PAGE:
Fife based research carried out by ourselves, and with NHSFife (in relation to services and access) has lead to mainstreaming in two particular areas: older peoples issues, and womens issues. Fife Council Soc. Wk Services, Community Safety Partnership, Communities Scotland/Kingdom Housing (some examples only) can clearly identify specific actions and outcomes in relation to policy development, policy change and service delivery in cross cutting, multi disciplinary methods, that demonstrate policy into practice that meets best value criteria.
FifeREC has worked with Fife Constabulary and this year sees the completion of a three year Race Action Strategy that will demonstrate change and enable Fife Constab to subsume this specific strategy into its main frame policies and practices.
FifeREC worked with Fife Council three years ago to identify and successfully bid for first round thematic SIPs funding (Scottish Exec. funded: Social Inclusion Partnerships). This SIPs project: Frae Fife is a partnership, capacity building project for stat agencies, vol, private sectors and communities. Though one of the smallest SIPs in Scotland, this particular Partnership is laying down markers in relation to equalities, cross cutting themes, and enabling communities to plan and direct outcomes.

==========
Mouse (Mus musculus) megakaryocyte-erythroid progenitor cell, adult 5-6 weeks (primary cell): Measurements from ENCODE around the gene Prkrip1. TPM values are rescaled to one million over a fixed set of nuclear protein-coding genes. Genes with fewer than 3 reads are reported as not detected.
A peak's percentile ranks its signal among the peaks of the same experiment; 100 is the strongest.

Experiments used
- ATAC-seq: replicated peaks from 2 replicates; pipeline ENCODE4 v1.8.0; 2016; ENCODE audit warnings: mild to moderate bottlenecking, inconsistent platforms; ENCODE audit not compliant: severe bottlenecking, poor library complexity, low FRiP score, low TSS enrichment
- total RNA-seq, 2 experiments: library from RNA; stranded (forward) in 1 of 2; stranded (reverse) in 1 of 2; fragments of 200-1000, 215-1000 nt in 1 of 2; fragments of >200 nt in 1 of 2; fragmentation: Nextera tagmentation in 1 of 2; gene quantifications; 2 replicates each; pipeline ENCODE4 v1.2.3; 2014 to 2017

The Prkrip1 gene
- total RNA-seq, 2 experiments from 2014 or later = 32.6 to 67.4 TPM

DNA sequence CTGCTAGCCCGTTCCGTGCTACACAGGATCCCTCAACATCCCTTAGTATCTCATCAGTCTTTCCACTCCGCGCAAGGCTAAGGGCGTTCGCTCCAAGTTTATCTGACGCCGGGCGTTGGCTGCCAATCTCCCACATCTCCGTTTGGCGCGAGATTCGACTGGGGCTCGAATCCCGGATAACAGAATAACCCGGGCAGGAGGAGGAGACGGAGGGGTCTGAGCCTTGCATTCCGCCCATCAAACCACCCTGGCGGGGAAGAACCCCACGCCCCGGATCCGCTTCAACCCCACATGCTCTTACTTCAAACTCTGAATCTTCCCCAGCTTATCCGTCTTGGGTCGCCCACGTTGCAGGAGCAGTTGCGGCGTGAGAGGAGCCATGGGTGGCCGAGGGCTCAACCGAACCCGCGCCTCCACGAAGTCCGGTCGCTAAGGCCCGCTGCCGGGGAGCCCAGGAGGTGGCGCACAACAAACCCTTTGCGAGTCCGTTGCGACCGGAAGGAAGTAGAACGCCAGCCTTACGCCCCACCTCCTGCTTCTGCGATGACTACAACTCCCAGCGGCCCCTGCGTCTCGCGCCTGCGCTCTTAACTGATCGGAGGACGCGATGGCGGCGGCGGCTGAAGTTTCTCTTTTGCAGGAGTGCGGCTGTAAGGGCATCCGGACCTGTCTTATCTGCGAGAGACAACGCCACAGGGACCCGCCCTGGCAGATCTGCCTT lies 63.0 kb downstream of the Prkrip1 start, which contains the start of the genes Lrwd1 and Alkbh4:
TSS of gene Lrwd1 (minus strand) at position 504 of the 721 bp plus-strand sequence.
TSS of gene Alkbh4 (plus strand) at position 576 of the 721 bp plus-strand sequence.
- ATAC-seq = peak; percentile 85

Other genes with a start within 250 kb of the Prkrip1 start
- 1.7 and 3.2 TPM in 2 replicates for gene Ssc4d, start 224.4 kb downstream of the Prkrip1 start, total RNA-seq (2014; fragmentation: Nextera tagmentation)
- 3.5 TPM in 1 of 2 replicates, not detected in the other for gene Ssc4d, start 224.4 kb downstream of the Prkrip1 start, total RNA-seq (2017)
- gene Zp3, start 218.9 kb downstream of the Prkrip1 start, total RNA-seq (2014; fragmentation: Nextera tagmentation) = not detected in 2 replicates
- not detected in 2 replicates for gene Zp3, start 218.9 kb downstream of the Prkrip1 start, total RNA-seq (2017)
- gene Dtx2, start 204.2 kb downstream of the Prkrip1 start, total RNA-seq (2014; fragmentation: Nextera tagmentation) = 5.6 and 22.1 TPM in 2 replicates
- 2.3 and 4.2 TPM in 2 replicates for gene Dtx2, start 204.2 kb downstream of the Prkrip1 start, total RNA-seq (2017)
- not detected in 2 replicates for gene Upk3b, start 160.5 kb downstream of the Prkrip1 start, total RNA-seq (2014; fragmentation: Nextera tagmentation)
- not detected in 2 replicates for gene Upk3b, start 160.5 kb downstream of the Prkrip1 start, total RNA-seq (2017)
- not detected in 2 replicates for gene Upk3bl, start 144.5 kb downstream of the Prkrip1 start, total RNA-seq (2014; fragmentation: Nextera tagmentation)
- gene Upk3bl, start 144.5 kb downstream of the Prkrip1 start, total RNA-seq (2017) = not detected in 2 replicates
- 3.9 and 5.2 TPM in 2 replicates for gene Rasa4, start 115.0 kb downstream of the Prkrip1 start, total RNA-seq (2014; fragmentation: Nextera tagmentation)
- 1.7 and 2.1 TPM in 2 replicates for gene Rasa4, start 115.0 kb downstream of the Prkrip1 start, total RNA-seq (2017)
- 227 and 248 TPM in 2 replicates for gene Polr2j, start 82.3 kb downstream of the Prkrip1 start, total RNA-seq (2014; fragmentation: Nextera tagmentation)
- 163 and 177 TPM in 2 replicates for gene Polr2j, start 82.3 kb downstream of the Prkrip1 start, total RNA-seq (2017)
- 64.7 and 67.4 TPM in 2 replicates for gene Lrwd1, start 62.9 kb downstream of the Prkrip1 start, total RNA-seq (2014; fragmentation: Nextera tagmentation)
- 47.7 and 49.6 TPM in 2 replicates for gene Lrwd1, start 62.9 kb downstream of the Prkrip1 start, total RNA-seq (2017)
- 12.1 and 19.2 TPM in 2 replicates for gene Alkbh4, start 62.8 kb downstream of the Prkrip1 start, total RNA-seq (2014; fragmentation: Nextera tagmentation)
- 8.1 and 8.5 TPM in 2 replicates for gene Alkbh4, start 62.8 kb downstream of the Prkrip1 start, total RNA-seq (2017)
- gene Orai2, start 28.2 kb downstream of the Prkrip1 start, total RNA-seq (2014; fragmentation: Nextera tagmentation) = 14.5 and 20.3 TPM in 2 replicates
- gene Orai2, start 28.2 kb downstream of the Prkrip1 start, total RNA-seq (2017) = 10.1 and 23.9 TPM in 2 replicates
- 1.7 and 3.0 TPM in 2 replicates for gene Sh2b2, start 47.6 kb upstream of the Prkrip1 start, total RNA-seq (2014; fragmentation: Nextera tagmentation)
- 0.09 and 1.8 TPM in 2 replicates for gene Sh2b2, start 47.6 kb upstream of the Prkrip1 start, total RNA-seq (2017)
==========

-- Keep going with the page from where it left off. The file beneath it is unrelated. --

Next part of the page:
The Home Office Project: Equal Voices: has a specific remit, inclusive of youth citizenship programmes in schools, has and continues to meet all Home Office pre set criteria. One example of mainstream working is scoping of young peoples views/understanding of health services currently on offer, and their identification/ prioritisation of young b m e peoples' health needs. This will specifically assist NHSFife in designing health services for this particular section of society.
FifeREC contributes on a wider scale, having inputted to REAF (Race Equality Action Forum) SSIN (Scottish Social Inclusion Network) and The Community Planning Task Force.
With specific regard to the current re-organisation-re structuring of relationships between CRE and RECs